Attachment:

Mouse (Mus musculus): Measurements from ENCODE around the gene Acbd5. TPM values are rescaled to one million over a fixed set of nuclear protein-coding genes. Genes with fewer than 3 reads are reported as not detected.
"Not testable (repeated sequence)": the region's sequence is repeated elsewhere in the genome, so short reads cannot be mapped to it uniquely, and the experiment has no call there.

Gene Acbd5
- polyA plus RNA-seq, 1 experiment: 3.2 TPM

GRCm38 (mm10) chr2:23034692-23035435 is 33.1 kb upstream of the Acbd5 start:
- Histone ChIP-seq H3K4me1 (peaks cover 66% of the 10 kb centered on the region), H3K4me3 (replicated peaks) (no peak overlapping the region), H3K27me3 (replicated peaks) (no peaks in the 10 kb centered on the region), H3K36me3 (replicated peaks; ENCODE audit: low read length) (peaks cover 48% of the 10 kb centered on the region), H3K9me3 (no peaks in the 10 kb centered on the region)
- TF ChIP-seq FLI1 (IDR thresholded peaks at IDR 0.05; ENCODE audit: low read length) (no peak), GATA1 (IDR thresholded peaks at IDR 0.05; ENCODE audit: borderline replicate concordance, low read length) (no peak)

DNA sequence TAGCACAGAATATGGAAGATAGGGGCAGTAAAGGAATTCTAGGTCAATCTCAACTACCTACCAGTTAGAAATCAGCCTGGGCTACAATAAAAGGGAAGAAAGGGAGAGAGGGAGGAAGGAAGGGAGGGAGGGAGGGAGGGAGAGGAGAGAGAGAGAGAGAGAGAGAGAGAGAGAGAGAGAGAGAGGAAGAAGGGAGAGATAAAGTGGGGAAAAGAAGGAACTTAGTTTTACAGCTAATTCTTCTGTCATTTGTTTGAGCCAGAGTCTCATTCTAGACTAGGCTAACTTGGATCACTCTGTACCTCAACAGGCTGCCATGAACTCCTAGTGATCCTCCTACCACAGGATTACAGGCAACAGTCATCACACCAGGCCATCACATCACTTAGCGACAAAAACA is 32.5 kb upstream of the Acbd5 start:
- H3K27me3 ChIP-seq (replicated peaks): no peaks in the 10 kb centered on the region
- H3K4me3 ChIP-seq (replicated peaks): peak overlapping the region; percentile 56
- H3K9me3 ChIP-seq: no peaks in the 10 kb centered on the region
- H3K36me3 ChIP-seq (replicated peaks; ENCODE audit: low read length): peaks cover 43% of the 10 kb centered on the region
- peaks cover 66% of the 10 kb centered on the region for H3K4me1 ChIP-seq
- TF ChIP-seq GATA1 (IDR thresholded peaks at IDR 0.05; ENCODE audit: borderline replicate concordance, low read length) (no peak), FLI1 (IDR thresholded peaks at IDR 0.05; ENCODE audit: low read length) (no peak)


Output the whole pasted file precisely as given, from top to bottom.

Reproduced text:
Mouse (Mus musculus): Measurements from ENCODE around the gene Acbd5. TPM values are rescaled to one million over a fixed set of nuclear protein-coding genes. Genes with fewer than 3 reads are reported as not detected.
"Not testable (repeated sequence)": the region's sequence is repeated elsewhere in the genome, so short reads cannot be mapped to it uniquely, and the experiment has no call there.

Gene Acbd5
- polyA plus RNA-seq, 1 experiment: 3.2 TPM

GRCm38 (mm10) chr2:23034692-23035435 is 33.1 kb upstream of the Acbd5 start:
- Histone ChIP-seq H3K4me1 (peaks cover 66% of the 10 kb centered on the region), H3K4me3 (replicated peaks) (no peak overlapping the region), H3K27me3 (replicated peaks) (no peaks in the 10 kb centered on the region), H3K36me3 (replicated peaks; ENCODE audit: low read length) (peaks cover 48% of the 10 kb centered on the region), H3K9me3 (no peaks in the 10 kb centered on the region)
- TF ChIP-seq FLI1 (IDR thresholded peaks at IDR 0.05; ENCODE audit: low read length) (no peak), GATA1 (IDR thresholded peaks at IDR 0.05; ENCODE audit: borderline replicate concordance, low read length) (no peak)

DNA sequence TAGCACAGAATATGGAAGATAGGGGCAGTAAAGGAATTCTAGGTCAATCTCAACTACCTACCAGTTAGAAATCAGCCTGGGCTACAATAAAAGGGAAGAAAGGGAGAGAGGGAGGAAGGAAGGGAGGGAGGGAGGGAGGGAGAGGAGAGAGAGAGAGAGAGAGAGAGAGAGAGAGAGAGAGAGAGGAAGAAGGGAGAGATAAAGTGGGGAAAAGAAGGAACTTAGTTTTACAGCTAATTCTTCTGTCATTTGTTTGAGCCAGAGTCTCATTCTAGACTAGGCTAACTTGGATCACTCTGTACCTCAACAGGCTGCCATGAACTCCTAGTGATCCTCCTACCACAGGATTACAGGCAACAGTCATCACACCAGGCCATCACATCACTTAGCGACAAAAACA is 32.5 kb upstream of the Acbd5 start:
- H3K27me3 ChIP-seq (replicated peaks): no peaks in the 10 kb centered on the region
- H3K4me3 ChIP-seq (replicated peaks): peak overlapping the region; percentile 56
- H3K9me3 ChIP-seq: no peaks in the 10 kb centered on the region
- H3K36me3 ChIP-seq (replicated peaks; ENCODE audit: low read length): peaks cover 43% of the 10 kb centered on the region
- peaks cover 66% of the 10 kb centered on the region for H3K4me1 ChIP-seq
- TF ChIP-seq GATA1 (IDR thresholded peaks at IDR 0.05; ENCODE audit: borderline replicate concordance, low read length) (no peak), FLI1 (IDR thresholded peaks at IDR 0.05; ENCODE audit: low read length) (no peak)